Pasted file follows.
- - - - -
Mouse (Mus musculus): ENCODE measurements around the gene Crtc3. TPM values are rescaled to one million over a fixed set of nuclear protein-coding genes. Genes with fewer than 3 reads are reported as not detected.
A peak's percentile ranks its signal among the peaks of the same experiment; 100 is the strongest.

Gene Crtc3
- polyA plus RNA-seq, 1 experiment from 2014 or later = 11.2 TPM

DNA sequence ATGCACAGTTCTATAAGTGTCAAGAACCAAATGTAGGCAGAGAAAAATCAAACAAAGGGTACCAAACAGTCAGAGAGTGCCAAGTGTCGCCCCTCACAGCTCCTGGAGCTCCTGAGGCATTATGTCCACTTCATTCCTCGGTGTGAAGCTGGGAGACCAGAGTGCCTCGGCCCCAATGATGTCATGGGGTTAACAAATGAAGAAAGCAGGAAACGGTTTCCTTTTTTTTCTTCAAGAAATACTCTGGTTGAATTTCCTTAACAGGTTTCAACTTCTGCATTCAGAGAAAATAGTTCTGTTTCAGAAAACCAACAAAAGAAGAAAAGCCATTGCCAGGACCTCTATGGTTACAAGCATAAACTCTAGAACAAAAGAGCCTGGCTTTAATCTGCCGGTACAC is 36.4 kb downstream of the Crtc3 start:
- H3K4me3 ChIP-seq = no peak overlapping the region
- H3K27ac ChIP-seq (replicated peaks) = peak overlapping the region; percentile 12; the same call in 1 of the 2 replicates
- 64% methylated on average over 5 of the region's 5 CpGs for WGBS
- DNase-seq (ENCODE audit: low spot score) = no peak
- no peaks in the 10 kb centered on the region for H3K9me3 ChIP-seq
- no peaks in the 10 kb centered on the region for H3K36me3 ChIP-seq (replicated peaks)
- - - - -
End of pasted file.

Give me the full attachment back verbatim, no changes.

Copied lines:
Mouse (Mus musculus): ENCODE measurements around the gene Crtc3. TPM values are rescaled to one million over a fixed set of nuclear protein-coding genes. Genes with fewer than 3 reads are reported as not detected.
A peak's percentile ranks its signal among the peaks of the same experiment; 100 is the strongest.

Gene Crtc3
- polyA plus RNA-seq, 1 experiment from 2014 or later = 11.2 TPM

DNA sequence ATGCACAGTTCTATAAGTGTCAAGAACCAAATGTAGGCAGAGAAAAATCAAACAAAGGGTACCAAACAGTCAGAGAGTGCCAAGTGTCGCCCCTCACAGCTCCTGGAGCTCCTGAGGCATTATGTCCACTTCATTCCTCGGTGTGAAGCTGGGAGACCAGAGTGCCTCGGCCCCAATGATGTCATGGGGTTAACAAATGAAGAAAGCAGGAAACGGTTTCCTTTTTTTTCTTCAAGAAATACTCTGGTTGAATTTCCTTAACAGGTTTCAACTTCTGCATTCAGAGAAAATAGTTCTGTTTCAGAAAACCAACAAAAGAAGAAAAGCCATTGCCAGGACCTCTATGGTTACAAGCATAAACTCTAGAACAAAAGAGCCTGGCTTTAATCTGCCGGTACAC is 36.4 kb downstream of the Crtc3 start:
- H3K4me3 ChIP-seq = no peak overlapping the region
- H3K27ac ChIP-seq (replicated peaks) = peak overlapping the region; percentile 12; the same call in 1 of the 2 replicates
- 64% methylated on average over 5 of the region's 5 CpGs for WGBS
- DNase-seq (ENCODE audit: low spot score) = no peak
- no peaks in the 10 kb centered on the region for H3K9me3 ChIP-seq
- no peaks in the 10 kb centered on the region for H3K36me3 ChIP-seq (replicated peaks)